Amina: The Silent One by Fiza Pathan
Reviewed By Emily-Jane Hills Orford for Readers’ Favorite (Five Stars)
In Amina: The Silent One by Fiza Pathan, Amina is known in her family as the silent one. She seldom speaks. With two older sisters, a mother and a grandmother all talking non-stop, it’s understandable that the third daughter would be the quiet one. Amina does communicate, however, in a language that is more powerful than the spoken word. Amina communicates through her music. She is, surprisingly, a musical prodigy and her flute, her instrument of choice because it is the only one her father could afford to give her, transports herself and all who listen to a world of wonder.
In the poor ghetto where life is a daily struggle for mere survival, Amina provides a source of beauty for all who can hear her music. And, for Amina, music becomes not only her solace, but also her saving grace. When her mother and sisters are killed tragically in a terrorist bomb, Amina buries herself in her music. As a young woman, forced into an arranged marriage, Amina must endure the unthinkable and it is only with her music that she can truly escape. And, through her music she can forgive, but never forget.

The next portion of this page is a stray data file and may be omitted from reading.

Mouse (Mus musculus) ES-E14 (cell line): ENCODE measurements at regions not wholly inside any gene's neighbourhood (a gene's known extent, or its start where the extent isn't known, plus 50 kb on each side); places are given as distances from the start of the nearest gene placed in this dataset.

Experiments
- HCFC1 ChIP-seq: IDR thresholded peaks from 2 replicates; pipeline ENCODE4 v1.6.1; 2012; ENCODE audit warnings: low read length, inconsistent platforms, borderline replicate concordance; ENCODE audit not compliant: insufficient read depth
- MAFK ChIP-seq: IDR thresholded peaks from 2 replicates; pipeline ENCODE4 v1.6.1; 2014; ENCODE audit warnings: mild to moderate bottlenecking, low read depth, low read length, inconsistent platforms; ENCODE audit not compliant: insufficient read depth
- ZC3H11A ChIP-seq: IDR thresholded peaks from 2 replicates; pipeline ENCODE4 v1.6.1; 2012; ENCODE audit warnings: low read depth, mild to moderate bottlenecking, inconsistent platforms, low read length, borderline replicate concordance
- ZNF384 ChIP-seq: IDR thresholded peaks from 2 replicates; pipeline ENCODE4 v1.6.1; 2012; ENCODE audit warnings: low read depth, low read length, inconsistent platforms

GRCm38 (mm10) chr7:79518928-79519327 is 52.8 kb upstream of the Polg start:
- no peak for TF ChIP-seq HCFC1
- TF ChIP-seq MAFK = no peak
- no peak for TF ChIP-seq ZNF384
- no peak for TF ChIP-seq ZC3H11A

Music is, after all, the most powerful means of communication and, although Amina is the silent one, she finds a deeper beauty that speaks through her silence and touches the heart and soul of all around her.
Amina’s story is just one story in the sad plight of women in India. Parts of her story are as shocking as they are tragic. Author Fiza Pathan presents the reader with greater insight into the sad fate of India’s women and reveals a revoltingly unfair world that many of us can never fully understand. This story is a very powerful and insightfully troubling one that addresses the plight of women in India.
Copyright Reviewed By Emily-Jane Hills Orford for Readers’ Favorite